Disrupting Social Stability In China
Today, I saw an interesting thing in Chinese society.
Twenty people in a disciplined line were marching down the dusty streets of Guangzhou carrying placards in their hands and chanting. Everybody curbside was looking. It immediately got my attention.
I am looking at it thinking, “That is a protest! They are pretty loud.”
Everyone in China is aware that there is a political ban on gathering in groups to demonstrate.
I was about to take a video.
Then I noticed the white signs with red writing on the placard, which said, “55元打折.” It was a discount. They were promoting their business, and not – as many people had mistakenly believed – disrupting social stability.
Street Protest Tactics In Western and Chinese Societies
I thought, if the Chinese government was really strict, they would not hesitate to stop them. But, because it is a peaceful advertising campaign, despite looking dangerously like a protest, the security forces will not stop them. I guess this is how you poke the bear, to see how it reacts – in this case – to protesting.
Because, besides the words on the placards, it has all the hallmarks of a protest. The only next step one would have to take if one clearly wanted to challenge the establishment is to change the message conveyed on the placards. Then it becomes a bona fide protest, one to be stopped by the government.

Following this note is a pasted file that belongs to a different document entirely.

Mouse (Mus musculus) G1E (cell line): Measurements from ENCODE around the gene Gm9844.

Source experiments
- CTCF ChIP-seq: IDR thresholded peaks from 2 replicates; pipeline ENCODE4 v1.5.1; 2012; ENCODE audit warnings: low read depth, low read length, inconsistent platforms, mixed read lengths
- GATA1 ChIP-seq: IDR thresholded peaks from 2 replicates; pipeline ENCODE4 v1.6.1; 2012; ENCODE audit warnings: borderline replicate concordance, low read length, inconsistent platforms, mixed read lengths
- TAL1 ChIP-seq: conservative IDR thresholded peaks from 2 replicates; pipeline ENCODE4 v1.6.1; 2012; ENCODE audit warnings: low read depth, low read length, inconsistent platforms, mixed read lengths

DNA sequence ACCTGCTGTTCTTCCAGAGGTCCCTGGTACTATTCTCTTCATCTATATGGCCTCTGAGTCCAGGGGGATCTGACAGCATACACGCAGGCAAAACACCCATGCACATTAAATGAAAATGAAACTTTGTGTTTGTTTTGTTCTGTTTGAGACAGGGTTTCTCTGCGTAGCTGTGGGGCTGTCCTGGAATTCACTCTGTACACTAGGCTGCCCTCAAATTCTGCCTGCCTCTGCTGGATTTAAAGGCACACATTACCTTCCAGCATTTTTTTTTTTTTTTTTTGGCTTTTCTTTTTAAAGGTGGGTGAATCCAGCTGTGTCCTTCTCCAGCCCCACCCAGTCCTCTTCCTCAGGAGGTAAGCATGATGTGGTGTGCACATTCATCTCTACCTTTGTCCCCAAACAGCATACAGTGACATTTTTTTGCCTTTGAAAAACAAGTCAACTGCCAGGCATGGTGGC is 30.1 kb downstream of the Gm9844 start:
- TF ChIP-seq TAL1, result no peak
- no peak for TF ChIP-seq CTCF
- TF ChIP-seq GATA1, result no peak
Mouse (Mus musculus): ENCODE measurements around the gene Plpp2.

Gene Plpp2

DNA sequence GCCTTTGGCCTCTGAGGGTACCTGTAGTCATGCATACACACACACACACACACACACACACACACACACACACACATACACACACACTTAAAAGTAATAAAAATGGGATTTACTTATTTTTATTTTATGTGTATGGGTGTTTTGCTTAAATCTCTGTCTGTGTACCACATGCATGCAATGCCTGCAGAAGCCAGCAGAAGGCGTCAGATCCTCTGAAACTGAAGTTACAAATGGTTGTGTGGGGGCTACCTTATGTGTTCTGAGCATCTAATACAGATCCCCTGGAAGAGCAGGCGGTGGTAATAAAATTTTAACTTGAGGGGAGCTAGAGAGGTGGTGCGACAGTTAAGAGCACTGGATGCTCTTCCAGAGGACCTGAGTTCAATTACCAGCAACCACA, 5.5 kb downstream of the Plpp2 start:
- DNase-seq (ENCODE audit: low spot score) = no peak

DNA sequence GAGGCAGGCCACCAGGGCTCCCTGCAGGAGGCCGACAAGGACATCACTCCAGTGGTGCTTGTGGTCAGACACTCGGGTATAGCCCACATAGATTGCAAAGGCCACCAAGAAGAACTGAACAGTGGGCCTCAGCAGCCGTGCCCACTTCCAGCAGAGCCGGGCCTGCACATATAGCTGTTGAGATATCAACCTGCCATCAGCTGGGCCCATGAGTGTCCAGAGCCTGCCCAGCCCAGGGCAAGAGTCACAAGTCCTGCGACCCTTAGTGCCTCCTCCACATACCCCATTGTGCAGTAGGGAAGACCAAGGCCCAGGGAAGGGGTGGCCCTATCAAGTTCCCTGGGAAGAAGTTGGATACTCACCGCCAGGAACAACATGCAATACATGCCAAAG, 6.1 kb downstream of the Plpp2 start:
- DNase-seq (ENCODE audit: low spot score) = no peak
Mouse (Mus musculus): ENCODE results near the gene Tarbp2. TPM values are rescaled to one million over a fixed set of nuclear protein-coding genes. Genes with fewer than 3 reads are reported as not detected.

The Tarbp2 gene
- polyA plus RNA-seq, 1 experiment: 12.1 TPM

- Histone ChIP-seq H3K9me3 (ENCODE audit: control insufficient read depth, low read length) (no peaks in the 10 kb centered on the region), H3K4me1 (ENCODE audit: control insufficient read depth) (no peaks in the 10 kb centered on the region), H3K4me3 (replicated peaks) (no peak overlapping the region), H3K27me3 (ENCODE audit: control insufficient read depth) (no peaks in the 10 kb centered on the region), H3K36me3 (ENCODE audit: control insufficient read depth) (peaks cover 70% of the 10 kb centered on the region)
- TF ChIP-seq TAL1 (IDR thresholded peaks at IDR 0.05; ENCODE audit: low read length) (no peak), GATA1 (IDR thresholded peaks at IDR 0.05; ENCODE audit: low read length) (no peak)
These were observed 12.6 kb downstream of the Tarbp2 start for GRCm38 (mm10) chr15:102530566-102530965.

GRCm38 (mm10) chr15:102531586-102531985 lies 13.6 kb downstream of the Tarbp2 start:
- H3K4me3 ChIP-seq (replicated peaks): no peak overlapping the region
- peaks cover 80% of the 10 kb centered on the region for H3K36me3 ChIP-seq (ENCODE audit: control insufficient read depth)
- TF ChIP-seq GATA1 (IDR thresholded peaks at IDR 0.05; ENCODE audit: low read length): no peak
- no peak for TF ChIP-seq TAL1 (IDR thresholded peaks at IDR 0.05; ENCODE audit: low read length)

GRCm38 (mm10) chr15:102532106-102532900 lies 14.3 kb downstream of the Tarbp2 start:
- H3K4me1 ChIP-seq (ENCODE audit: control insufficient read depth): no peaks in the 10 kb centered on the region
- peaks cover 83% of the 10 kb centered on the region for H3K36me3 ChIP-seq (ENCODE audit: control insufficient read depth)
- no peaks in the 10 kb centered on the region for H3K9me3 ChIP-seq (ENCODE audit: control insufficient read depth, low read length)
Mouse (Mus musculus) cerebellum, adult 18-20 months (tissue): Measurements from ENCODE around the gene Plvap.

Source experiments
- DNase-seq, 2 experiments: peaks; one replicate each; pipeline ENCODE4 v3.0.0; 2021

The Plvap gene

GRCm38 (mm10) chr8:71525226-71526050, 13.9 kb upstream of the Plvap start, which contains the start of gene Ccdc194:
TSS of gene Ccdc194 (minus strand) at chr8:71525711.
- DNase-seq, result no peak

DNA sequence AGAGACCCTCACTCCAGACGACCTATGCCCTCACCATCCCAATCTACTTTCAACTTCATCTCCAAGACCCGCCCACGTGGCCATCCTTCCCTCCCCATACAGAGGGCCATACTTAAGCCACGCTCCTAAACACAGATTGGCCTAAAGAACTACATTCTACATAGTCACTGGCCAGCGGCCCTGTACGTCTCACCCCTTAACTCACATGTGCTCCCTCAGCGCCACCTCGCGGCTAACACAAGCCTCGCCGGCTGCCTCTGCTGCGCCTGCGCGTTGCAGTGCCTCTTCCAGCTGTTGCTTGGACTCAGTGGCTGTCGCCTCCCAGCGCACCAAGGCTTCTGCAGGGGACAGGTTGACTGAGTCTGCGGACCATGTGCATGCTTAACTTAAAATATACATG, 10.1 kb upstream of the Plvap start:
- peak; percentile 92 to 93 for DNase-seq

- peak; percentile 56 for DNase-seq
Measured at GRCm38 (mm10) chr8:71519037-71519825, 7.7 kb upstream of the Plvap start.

The Treatment Of Protests In Australia and China
You see no protesting in China. Despite the grievances normal folk have, they just do not protest.
If I were a Chinese confined by my citizenship in this authoritarian country however, I would be protesting about the erosion of freedoms introduced by the intense screening security inside metro stations. I would be exercising that same “right to protest” in Australia too. As a citizen of Australia I have those rights.
If you protested in Australia, the police would come and say hello to you, build a safety perimeter around you, and probably give your protesting group some bottled water and words of praise. They are not lightly going to attack you or arrest you, or take you to prison and keep you incarcerated indefinitely. That is what the Chinese government is afraid of.
The ubiquitous security presence in China is a physical reminder of how intimately into the average citizen’s life the government seeks to establish itself. Any form of protest against the Chinese government – no matter how subtle or small – will get cracked down on.
The author of Diary Of A Mad Chaos from 1996 to 2018, The Lost Years book, Wubao In China (猎艳奇缘) book series, and Foreigner (华人) an exploration of race relations in Australia. Fluent in Chinese Mandarin, Macedonian, and English, the author currently resides in China, Guangzhou where he continues to make comparative analysis of the cultural differences between Eastern and Western societies.